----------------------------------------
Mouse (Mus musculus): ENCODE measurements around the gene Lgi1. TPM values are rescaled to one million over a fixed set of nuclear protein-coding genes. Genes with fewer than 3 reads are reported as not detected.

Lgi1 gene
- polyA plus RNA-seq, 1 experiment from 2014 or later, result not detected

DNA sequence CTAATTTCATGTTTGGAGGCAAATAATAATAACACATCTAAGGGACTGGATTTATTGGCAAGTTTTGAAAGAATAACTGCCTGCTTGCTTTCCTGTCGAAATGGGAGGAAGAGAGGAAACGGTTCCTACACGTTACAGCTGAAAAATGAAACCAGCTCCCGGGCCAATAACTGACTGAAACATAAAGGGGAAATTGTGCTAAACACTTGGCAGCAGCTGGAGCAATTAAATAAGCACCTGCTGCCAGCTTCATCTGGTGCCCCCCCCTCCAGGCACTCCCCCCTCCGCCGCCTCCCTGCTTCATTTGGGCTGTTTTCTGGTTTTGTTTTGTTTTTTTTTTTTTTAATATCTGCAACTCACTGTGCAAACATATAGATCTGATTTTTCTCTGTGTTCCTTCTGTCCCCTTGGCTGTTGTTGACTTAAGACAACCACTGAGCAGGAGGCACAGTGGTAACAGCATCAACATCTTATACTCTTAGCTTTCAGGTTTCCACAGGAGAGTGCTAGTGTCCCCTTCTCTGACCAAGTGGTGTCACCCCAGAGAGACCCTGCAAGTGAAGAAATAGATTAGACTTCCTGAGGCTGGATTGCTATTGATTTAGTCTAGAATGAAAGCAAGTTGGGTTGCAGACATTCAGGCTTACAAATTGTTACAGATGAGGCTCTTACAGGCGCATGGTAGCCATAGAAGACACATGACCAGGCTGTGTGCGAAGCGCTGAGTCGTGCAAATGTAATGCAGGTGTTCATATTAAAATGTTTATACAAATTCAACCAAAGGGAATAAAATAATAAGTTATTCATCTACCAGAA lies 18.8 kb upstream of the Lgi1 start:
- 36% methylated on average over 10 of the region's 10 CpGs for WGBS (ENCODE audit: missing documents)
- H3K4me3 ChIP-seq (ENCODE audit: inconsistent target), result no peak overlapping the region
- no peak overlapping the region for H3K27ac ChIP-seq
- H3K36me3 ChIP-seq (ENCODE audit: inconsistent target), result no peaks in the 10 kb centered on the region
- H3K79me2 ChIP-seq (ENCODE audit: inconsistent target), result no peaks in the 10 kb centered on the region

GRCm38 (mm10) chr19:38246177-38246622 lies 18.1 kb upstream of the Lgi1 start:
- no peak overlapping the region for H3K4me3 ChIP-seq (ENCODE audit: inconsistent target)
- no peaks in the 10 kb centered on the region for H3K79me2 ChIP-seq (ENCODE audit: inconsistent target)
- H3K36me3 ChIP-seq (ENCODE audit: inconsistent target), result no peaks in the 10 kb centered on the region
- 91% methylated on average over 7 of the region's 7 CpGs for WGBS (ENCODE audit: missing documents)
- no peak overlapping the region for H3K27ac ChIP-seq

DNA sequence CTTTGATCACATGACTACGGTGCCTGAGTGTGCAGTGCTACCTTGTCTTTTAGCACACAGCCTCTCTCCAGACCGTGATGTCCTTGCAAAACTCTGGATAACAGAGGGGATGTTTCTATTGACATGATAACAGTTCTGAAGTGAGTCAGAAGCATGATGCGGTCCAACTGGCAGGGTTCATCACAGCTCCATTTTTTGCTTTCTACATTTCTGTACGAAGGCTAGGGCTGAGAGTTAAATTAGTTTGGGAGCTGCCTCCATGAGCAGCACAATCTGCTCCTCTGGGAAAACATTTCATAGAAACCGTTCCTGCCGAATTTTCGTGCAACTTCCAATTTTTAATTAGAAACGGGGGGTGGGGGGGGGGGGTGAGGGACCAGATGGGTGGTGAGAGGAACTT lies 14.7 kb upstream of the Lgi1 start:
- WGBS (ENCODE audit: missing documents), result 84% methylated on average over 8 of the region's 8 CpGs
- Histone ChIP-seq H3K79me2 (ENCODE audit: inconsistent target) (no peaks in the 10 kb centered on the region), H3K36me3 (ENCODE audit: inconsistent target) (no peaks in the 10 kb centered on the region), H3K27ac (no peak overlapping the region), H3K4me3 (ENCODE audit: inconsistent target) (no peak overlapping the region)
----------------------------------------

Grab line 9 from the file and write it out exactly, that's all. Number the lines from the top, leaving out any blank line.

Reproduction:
- H3K79me2 ChIP-seq (ENCODE audit: inconsistent target), result no peaks in the 10 kb centered on the region